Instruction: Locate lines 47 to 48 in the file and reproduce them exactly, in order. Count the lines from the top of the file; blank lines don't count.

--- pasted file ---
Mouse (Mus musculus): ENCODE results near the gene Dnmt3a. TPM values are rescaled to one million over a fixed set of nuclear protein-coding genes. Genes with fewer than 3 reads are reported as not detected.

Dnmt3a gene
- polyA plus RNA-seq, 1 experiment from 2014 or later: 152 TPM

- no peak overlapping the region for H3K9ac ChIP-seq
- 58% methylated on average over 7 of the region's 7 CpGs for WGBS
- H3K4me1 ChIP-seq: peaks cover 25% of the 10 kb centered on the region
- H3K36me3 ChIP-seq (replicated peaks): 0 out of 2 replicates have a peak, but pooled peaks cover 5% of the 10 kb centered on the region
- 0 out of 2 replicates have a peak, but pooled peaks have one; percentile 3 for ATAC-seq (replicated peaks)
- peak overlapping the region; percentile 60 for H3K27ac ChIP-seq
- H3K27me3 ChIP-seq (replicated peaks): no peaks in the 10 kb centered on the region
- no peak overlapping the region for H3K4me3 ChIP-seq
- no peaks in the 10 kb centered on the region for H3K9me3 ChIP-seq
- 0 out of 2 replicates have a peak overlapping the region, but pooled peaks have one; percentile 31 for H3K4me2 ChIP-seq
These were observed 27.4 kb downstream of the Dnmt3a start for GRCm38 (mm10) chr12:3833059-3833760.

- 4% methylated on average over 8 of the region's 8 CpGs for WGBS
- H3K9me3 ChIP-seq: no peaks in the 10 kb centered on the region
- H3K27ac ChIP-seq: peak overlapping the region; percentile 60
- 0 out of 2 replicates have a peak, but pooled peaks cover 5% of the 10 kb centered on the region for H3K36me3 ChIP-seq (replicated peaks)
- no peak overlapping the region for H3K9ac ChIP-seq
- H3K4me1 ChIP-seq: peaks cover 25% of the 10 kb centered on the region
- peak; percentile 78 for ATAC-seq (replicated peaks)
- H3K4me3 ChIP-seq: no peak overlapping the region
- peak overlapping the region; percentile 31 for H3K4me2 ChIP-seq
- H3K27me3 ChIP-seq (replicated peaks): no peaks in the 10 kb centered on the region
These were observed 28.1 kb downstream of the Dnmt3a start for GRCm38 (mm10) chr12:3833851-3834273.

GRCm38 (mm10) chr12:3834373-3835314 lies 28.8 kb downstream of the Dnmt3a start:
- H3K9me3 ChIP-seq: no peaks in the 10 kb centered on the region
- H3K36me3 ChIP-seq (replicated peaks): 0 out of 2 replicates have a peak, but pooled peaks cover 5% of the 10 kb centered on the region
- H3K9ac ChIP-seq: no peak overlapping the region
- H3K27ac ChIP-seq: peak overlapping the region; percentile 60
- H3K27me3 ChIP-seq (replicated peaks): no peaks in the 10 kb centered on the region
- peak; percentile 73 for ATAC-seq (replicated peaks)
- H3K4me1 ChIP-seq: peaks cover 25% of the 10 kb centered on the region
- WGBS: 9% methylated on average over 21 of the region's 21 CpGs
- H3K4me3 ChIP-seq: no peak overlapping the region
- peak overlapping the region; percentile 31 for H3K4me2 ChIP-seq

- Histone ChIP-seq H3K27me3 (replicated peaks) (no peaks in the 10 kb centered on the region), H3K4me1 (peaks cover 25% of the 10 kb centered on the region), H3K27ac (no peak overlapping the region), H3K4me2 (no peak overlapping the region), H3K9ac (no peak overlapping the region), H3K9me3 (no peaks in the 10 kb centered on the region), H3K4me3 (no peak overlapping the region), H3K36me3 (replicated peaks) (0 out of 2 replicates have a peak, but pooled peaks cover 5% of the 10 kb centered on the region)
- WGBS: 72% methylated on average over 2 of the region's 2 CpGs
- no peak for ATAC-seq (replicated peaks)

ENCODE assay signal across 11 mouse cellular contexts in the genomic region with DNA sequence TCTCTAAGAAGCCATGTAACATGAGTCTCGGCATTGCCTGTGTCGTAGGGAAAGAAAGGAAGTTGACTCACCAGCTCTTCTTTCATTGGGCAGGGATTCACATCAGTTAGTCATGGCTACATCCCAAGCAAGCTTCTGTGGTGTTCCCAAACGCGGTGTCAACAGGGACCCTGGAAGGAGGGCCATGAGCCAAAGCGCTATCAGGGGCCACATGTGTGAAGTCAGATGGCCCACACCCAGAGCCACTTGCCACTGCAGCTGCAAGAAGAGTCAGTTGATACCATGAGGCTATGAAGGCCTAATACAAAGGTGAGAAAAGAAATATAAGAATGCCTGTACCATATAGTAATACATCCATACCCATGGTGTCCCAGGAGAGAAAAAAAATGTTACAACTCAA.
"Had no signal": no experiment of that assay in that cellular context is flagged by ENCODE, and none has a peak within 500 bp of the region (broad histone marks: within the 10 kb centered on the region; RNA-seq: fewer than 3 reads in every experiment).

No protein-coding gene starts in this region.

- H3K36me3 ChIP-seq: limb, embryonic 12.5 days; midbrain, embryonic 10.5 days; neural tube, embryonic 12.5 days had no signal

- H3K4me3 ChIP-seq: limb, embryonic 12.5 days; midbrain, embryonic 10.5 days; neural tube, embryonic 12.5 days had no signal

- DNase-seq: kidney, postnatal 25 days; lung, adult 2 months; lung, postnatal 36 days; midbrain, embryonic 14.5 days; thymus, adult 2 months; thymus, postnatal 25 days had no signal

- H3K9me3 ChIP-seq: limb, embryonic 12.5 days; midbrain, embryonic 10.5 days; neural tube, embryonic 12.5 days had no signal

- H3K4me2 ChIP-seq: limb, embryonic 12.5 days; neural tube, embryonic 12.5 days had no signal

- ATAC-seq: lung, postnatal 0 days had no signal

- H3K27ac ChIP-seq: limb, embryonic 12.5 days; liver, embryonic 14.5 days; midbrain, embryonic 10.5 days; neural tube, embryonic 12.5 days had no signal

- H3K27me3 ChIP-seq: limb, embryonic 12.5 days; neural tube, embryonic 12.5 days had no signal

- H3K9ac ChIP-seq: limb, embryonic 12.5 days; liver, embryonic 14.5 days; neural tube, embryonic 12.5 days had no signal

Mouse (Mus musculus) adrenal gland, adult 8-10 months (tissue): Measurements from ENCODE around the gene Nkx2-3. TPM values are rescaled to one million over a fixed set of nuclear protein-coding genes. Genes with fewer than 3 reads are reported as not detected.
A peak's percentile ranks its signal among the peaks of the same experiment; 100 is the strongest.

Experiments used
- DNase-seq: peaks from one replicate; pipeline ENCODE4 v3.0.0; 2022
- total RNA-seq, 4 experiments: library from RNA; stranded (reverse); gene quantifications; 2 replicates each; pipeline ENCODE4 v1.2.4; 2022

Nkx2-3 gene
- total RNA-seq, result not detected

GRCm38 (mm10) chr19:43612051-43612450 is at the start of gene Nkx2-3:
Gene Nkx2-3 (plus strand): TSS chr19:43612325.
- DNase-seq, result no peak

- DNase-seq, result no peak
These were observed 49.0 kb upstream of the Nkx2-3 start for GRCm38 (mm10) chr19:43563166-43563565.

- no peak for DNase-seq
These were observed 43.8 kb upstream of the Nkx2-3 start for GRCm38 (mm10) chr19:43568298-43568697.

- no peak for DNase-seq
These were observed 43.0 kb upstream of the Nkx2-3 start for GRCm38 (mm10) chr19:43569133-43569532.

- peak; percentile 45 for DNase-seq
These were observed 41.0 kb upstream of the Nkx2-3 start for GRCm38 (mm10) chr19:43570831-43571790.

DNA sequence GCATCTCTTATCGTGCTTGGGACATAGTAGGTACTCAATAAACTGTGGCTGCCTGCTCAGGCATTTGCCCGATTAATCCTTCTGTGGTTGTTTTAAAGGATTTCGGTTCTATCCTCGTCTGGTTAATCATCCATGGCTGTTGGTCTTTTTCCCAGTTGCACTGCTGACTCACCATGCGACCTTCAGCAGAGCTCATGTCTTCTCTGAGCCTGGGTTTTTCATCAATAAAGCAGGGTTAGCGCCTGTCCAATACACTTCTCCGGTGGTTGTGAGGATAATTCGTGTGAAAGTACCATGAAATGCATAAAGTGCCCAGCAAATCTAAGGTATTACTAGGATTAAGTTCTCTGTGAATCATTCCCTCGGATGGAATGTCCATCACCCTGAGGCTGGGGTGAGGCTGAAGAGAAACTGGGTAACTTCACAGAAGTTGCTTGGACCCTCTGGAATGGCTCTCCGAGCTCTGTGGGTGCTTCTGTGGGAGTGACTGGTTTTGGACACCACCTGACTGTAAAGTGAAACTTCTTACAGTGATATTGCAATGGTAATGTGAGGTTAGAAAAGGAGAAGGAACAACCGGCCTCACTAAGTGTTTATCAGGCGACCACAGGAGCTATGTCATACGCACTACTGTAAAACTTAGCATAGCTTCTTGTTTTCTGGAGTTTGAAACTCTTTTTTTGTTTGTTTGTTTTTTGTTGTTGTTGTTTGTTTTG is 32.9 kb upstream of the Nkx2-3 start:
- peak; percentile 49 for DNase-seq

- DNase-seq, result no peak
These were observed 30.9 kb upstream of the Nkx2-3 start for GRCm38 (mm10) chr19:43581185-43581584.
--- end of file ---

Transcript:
- H3K4me2 ChIP-seq: limb, embryonic 12.5 days; neural tube, embryonic 12.5 days had no signal

- ATAC-seq: lung, postnatal 0 days had no signal